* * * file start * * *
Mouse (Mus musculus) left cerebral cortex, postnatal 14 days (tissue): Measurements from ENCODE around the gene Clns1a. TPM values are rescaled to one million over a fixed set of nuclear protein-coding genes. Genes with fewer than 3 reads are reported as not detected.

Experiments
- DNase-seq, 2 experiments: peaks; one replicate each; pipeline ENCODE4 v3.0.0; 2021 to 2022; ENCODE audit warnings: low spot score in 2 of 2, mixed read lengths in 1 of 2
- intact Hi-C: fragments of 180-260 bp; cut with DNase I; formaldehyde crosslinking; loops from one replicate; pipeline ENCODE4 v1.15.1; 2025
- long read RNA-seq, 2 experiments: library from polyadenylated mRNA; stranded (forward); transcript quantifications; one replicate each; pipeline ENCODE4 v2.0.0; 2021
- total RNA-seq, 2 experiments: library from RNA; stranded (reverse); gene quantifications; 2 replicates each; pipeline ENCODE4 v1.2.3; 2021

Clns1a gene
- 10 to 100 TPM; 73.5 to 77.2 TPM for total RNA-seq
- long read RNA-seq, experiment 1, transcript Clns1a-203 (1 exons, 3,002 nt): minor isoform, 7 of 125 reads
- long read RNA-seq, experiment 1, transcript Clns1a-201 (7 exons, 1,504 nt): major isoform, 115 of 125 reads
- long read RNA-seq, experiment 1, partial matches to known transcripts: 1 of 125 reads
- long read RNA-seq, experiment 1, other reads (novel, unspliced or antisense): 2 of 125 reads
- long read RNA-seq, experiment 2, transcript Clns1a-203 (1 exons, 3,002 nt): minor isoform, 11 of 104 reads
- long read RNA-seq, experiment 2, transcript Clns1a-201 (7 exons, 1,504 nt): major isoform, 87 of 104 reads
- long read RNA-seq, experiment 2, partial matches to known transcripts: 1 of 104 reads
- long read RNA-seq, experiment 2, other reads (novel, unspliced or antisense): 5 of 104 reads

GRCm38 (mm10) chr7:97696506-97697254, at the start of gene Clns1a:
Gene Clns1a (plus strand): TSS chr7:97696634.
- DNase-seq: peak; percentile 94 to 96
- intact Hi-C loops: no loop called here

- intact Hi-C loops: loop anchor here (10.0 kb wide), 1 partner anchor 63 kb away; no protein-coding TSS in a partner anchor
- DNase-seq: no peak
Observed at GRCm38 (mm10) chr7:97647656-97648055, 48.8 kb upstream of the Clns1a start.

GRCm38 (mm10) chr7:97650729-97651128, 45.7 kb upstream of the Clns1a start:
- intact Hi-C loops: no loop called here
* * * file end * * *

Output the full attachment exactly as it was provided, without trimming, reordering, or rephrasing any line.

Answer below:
Mouse (Mus musculus) left cerebral cortex, postnatal 14 days (tissue): Measurements from ENCODE around the gene Clns1a. TPM values are rescaled to one million over a fixed set of nuclear protein-coding genes. Genes with fewer than 3 reads are reported as not detected.

Experiments
- DNase-seq, 2 experiments: peaks; one replicate each; pipeline ENCODE4 v3.0.0; 2021 to 2022; ENCODE audit warnings: low spot score in 2 of 2, mixed read lengths in 1 of 2
- intact Hi-C: fragments of 180-260 bp; cut with DNase I; formaldehyde crosslinking; loops from one replicate; pipeline ENCODE4 v1.15.1; 2025
- long read RNA-seq, 2 experiments: library from polyadenylated mRNA; stranded (forward); transcript quantifications; one replicate each; pipeline ENCODE4 v2.0.0; 2021
- total RNA-seq, 2 experiments: library from RNA; stranded (reverse); gene quantifications; 2 replicates each; pipeline ENCODE4 v1.2.3; 2021

Clns1a gene
- 10 to 100 TPM; 73.5 to 77.2 TPM for total RNA-seq
- long read RNA-seq, experiment 1, transcript Clns1a-203 (1 exons, 3,002 nt): minor isoform, 7 of 125 reads
- long read RNA-seq, experiment 1, transcript Clns1a-201 (7 exons, 1,504 nt): major isoform, 115 of 125 reads
- long read RNA-seq, experiment 1, partial matches to known transcripts: 1 of 125 reads
- long read RNA-seq, experiment 1, other reads (novel, unspliced or antisense): 2 of 125 reads
- long read RNA-seq, experiment 2, transcript Clns1a-203 (1 exons, 3,002 nt): minor isoform, 11 of 104 reads
- long read RNA-seq, experiment 2, transcript Clns1a-201 (7 exons, 1,504 nt): major isoform, 87 of 104 reads
- long read RNA-seq, experiment 2, partial matches to known transcripts: 1 of 104 reads
- long read RNA-seq, experiment 2, other reads (novel, unspliced or antisense): 5 of 104 reads

GRCm38 (mm10) chr7:97696506-97697254, at the start of gene Clns1a:
Gene Clns1a (plus strand): TSS chr7:97696634.
- DNase-seq: peak; percentile 94 to 96
- intact Hi-C loops: no loop called here

- intact Hi-C loops: loop anchor here (10.0 kb wide), 1 partner anchor 63 kb away; no protein-coding TSS in a partner anchor
- DNase-seq: no peak
Observed at GRCm38 (mm10) chr7:97647656-97648055, 48.8 kb upstream of the Clns1a start.

GRCm38 (mm10) chr7:97650729-97651128, 45.7 kb upstream of the Clns1a start:
- intact Hi-C loops: no loop called here